I Have Not Come to Bring Peace but Rather Division
20th Sunday in Ordinary Time, Cycle C

Can you imagine what it must have been like in the early days of the Church when some members of the family converted to the new religion whose disgraced leader had been executed and was said to have come back to life? Can you identify with the frustration and heartbreak experienced by parents who saw their children abandoning family tradition? Can you sense their helplessness as they watched loved ones hunted down, arrested, and tortured to death? Can you blame them for cursing the names of Jesus, Peter and Paul?

For Jesus it was both inevitable and heartbreaking. He knew that some people would actually be killed in and for his name. He wept with those who would not understand and whose mourning would be so agonizing. He also wept for those who would kill in the name of religion; whether in the Circus of Rome, the cells of the Grand Inquisitor or the streets of Ireland and now Jerusalem.

He said that He had come to bring fire to the earth. Not a consuming conflagration, but a cleansing, purifying fire. The fire of Pentecost. The fire that burned within the hearts of the disciples when they spoke of Him and when they celebrated the Eucharist.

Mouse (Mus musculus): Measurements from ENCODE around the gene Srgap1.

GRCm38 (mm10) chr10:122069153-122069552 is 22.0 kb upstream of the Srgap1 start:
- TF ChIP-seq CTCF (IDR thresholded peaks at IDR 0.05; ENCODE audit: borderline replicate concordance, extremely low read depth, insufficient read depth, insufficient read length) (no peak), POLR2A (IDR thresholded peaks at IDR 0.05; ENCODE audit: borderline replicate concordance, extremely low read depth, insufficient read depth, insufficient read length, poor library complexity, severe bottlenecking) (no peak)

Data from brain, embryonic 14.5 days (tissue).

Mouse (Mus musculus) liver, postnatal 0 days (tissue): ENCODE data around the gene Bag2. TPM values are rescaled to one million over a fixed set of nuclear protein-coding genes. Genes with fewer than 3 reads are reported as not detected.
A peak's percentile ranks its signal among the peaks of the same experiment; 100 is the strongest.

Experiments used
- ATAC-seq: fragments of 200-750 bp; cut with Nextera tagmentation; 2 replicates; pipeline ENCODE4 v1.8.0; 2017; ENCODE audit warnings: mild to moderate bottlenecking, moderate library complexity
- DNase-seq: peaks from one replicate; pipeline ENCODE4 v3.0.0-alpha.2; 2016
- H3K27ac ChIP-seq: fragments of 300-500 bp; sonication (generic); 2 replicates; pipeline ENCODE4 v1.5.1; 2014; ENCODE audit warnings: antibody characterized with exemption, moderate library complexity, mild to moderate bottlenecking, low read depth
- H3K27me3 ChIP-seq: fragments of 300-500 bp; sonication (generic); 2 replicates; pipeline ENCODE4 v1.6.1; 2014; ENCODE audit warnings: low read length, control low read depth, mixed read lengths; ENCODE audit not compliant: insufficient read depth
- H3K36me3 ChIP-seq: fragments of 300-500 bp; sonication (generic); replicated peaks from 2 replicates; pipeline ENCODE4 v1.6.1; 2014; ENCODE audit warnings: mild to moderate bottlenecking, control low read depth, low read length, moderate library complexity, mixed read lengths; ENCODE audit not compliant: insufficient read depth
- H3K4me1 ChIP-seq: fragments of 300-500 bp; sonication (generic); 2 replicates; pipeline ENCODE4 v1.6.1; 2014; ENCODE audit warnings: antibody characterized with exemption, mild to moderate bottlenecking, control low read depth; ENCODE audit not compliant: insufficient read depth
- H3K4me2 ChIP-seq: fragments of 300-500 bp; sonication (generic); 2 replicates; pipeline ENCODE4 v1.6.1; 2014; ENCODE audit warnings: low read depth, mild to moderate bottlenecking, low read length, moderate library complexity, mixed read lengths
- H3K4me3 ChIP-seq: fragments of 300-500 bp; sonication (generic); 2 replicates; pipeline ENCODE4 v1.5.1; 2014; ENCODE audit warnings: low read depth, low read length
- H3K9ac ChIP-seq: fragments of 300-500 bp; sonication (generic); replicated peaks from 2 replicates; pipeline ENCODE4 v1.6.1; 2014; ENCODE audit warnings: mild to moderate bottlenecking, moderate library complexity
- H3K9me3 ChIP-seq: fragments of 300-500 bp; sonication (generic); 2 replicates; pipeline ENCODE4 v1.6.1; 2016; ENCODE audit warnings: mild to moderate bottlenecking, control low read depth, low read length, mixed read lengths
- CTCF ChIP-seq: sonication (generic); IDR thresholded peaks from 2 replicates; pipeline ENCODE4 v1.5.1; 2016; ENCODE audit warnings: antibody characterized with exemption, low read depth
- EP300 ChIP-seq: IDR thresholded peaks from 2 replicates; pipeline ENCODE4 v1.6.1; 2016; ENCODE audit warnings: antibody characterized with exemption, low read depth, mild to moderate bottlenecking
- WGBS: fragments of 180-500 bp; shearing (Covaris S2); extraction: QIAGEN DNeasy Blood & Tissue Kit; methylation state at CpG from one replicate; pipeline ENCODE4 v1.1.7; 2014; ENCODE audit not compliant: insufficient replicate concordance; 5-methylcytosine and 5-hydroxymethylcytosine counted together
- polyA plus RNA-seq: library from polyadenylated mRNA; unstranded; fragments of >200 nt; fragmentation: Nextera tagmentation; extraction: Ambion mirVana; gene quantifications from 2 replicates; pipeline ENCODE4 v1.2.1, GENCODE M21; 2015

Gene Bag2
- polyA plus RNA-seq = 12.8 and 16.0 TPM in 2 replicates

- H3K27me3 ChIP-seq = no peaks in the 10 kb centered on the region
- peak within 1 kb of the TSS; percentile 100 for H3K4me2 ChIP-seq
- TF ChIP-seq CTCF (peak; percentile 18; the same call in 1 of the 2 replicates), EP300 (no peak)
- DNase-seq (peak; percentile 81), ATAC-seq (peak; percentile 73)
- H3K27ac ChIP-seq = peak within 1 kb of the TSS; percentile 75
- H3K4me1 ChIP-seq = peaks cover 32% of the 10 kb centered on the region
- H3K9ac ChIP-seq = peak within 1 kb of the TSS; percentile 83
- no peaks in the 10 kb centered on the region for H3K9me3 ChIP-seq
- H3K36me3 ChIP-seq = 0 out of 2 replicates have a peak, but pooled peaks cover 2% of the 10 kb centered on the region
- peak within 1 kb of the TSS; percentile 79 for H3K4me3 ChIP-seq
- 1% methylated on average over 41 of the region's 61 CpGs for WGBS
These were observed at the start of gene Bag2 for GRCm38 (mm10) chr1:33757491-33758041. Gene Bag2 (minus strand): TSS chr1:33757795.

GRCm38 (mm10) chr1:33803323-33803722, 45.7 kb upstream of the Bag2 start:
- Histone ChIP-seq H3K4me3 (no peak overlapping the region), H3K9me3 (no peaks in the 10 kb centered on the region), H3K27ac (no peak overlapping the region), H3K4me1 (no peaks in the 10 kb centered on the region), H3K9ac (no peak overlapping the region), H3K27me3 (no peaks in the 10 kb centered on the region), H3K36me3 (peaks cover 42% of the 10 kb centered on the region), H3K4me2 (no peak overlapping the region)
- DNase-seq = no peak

It was Jesus' wish that this fire would overcome the fear, the suspicion, the jealousy, the stubbornness and the pride that would poison the atmosphere surrounding the growth of His Church. His Body.

He also said that He had not come to bring peace but rather division! What did He mean by that? Of course He had come to bring peace to the world! He is the Prince of Peace! "Peace" He said, "is my gift to you. A peace the world cannot give is my gift to you." But, as is so poignantly reflected in His clearly expressed frustration, it would be a peace that the world would in fact resent and undermine. An abused, distorted peace which would be, in many instances, divisive. Confusing isn't it?

Mary would have understood. She would have seen through the apparent contradictions in today's Gospel. Perhaps she heard Him say those words. Perhaps she passed them on to Luke. Mary knew about division. Was not Joseph about to leave her because of her embryonic relationship to Jesus?

And as for peace, peace within one's own heart and by extension, in family and society; a peace that was her son's gift to a world hungry for truth and goodness as well as for generosity and forgiveness...well, though contemporary worshippers at the altar of science and rationalism roll their eyes at the thought of her having appeared to various people over the centuries, and though talk of such appearances, even to many modern Catholics, is an embarrassment...one interesting fact emerges which no one should overlook. According to those apparently favoured with her presence, all, without exception, report that she only asks for one thing. That we pray and work for peace!

What Jesus foresaw and dreaded, Mary sees and laments. It would appear that the proverbial ball is, once again, in our court.

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